K-dramas are not a thing of the past, they are here to stay. Even though people are no more cooped up inside their homes, and life has gotten back to being normal and busy, the fixation over Korean dramas remains unaffected. It’s been two years since they inhabited a major part of our daily routine and continue to do so.
Even though the dramas have been there for a while, it was only during the lockdown when most of us were acquainted with them. They helped us to battle the distress, boredom and monotony that took over during the pandemic. But then, what drives Indians to K-dramas so much, especially women? There are multiple shows out there, but what makes K-dramas so special, unconventional, distinct and addictive? We spoke to a bunch of K-drama addicts to find out, and here’s what they have to say.
There’s something so special about the way they portray relationships that creates an emotional connection with the viewers. Sumona Bose, a beauty writer from Mumbai, says, “One of the biggest reasons why I find K-dramas so relatable and binge worthy is because of how they portray family and familiar relationships. You see a lot of K-drama characters living with their parents when they are much older. For instance, Yoon Jin-ah, the protagonist from Something In The Rain, lives with her family and shows how she tries to gain freedom from that. These stories are quite relatable to young Indian women. You see Korean characters putting their family first - a cultural norm for young Indians as well. It's the way they portray families. There's an overbearing mother or the soft father, which is quite similar to a normal Indian family. You actually see yourself in such characters and understand what they are going through because you face similar instances in your life.”
Close to Indian culture with relatable characters
K-dramas have a massive cultural appeal and there’s so much in common with Indian societal norms and traditions. Sonali Pawar, an editor from Delhi who perpetually binges on K-drama, believes, “As an Indian, the similar culture is what kept me hooked to K-drama, watching them one after another. Secondly, I reckon, when you see yourself in a certain character(s), you feel a strong connection with the show. In all the K-dramas I've watched thus far, the emotional depths of characters have touched my heartstrings; it's like seeing yourself in the mirror. For instance, in Reply 1988, the way they've portrayed the intricacies of youth is remarkable. Similarly, the portrayal of relationships - be it between friends, parents and children, or partners is both raw and real. How a mother aches for her teenage son to share more, the change in conversations and their seriousness between friends from teenagers to adults, both are something you probably only see in real life.”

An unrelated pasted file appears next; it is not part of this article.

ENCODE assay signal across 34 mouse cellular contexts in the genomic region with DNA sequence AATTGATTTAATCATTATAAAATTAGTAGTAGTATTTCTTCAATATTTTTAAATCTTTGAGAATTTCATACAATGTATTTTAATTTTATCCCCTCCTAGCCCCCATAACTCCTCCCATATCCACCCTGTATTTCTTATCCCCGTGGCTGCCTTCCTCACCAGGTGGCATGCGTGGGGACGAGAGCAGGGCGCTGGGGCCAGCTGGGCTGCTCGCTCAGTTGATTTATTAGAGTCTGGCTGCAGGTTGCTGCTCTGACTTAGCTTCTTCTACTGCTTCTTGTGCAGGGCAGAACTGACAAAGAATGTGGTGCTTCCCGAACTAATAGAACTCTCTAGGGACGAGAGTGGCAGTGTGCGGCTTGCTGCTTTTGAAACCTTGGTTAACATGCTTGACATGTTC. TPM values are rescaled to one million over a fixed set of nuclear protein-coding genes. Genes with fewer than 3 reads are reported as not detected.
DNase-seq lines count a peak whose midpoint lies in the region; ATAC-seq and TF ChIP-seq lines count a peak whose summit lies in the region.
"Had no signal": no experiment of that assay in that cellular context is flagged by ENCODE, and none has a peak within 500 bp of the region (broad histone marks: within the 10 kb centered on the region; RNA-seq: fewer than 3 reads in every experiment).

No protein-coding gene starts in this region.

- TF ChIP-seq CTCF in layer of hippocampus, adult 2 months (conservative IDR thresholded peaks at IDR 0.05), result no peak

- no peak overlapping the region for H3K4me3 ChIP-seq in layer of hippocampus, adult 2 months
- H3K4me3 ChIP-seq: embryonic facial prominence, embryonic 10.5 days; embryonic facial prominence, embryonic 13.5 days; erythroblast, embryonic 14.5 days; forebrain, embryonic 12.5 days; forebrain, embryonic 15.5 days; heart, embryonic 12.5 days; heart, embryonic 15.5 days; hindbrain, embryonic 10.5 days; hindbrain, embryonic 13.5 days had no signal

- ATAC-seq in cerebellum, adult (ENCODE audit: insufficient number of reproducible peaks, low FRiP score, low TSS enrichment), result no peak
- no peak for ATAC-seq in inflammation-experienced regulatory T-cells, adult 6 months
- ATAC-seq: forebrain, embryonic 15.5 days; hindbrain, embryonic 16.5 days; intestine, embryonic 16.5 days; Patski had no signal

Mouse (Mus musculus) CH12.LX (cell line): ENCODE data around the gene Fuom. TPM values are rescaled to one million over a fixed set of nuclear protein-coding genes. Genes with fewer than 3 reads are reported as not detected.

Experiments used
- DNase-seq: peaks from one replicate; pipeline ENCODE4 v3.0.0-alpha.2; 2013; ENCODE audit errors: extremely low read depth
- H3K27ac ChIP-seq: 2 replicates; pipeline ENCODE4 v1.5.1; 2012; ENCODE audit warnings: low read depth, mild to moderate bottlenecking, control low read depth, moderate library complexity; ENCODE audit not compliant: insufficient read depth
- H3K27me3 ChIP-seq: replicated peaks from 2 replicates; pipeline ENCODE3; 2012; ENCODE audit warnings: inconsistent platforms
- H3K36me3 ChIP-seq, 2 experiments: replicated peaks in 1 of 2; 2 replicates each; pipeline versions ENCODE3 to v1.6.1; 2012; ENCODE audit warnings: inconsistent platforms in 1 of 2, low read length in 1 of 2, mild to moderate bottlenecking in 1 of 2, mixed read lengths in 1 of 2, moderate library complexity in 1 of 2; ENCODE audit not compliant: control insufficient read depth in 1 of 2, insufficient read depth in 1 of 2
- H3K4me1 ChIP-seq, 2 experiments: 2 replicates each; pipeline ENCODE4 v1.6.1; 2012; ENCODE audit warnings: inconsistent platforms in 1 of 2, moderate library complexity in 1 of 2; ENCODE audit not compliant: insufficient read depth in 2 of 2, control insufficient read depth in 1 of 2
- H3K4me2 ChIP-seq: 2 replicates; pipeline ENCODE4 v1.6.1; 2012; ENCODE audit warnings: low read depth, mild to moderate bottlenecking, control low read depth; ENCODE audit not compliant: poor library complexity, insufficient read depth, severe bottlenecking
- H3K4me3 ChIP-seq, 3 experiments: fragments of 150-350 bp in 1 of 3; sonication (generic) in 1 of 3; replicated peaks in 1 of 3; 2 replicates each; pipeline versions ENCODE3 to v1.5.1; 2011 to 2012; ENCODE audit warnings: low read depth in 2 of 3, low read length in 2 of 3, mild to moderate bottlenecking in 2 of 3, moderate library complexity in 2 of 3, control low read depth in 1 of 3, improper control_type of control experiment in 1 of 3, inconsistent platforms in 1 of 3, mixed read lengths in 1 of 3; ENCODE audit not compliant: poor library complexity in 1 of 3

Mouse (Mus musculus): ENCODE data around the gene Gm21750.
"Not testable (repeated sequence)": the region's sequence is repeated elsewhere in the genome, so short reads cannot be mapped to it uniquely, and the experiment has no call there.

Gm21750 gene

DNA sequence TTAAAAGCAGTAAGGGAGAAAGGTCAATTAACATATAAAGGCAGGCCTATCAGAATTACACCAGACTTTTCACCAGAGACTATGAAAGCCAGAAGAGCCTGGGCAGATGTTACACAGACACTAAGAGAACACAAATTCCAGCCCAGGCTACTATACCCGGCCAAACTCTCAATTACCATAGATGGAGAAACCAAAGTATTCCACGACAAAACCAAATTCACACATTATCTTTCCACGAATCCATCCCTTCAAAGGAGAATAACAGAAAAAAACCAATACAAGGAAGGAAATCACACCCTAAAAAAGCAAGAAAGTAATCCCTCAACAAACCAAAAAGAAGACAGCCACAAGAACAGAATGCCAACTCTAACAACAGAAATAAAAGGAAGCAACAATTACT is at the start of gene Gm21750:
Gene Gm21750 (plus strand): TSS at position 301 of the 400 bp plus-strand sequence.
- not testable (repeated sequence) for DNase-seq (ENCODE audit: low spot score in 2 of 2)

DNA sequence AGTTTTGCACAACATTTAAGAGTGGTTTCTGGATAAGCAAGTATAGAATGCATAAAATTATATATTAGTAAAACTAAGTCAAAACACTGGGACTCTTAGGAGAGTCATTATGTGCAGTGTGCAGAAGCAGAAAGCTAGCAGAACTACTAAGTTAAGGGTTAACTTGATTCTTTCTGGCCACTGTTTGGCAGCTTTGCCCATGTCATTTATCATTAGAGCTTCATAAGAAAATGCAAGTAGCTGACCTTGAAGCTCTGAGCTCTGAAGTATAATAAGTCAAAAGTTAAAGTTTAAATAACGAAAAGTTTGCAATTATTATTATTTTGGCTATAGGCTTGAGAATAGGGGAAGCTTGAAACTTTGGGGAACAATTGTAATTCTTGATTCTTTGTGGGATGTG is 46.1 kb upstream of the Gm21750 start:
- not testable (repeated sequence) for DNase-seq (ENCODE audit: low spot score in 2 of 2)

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K-dramas address and normalise mental health
But then many find them mushy and similar to Bollywood movies. “While some shows do have the mushy kind of romance that matches Bollywood where all is always well and good, many of them concentrate on what it actually looks like being a couple in this day and age-mental health issues and all (look at It’s Okay To Not Be Okay and Hometwon Cha-Cha-Cha), and how sometimes despite all the love, things don't work out (Twenty-five twenty-one). Great plot and superb writing are the two main factors behind binge-watching K-dramas. Not to mention, the scrumptious food and soju I get to see onscreen is a major plus point,” adds Sonali.
It’s for women of all ages!
And if you thought that K-dramas are only a rage among the young Indian women, it’s not! It doesn’t only cater to the young, but people across all age-groups. Interestingly, Alpana Pawar, a 55-year-old from Delhi, was drawn to K-dramas by her children and by now she’s finished watching a bunch of them. She explains, “I find their storyline, topics, production, direction and of course acting superb, especially in all the shows I have watched so far. I think family values, respect for elders, varieties of food they eat are a few factors that are relatable. As a Mum, I was drawn to K-dramas by my children and watched my first show Reply 1988 on their recommendation. After that there’s been no stopping. I have watched more than 30 shows in one year.”
Love is ageless
Medha Pillai, a 17-year-old student from Mumbai feels K-dramas aren’t just about mushy relationships, good food and great locations. It’s much more than that. Explaining how they teach you to navigate relationships, she says, “For me, K-drama portrays love as something magical and rare. The uniqueness in their stories is what attracts me the most. Another most beautiful thing is the respect and loyalty they have for each other. Loyalty is one of the main components lacking in a relationship but Korean dramas portray in such a way that makes you believe in love again. One important message that K-dramas share is that take your time in finding love, don't marry someone just because you are getting old or if you are young then only you will get guys to marry you. Age doesn't matter when it comes to love.”
These dramas are a great escape from distress, and the storylines and characters somehow make the viewers believe in a better world which is beyond impressive.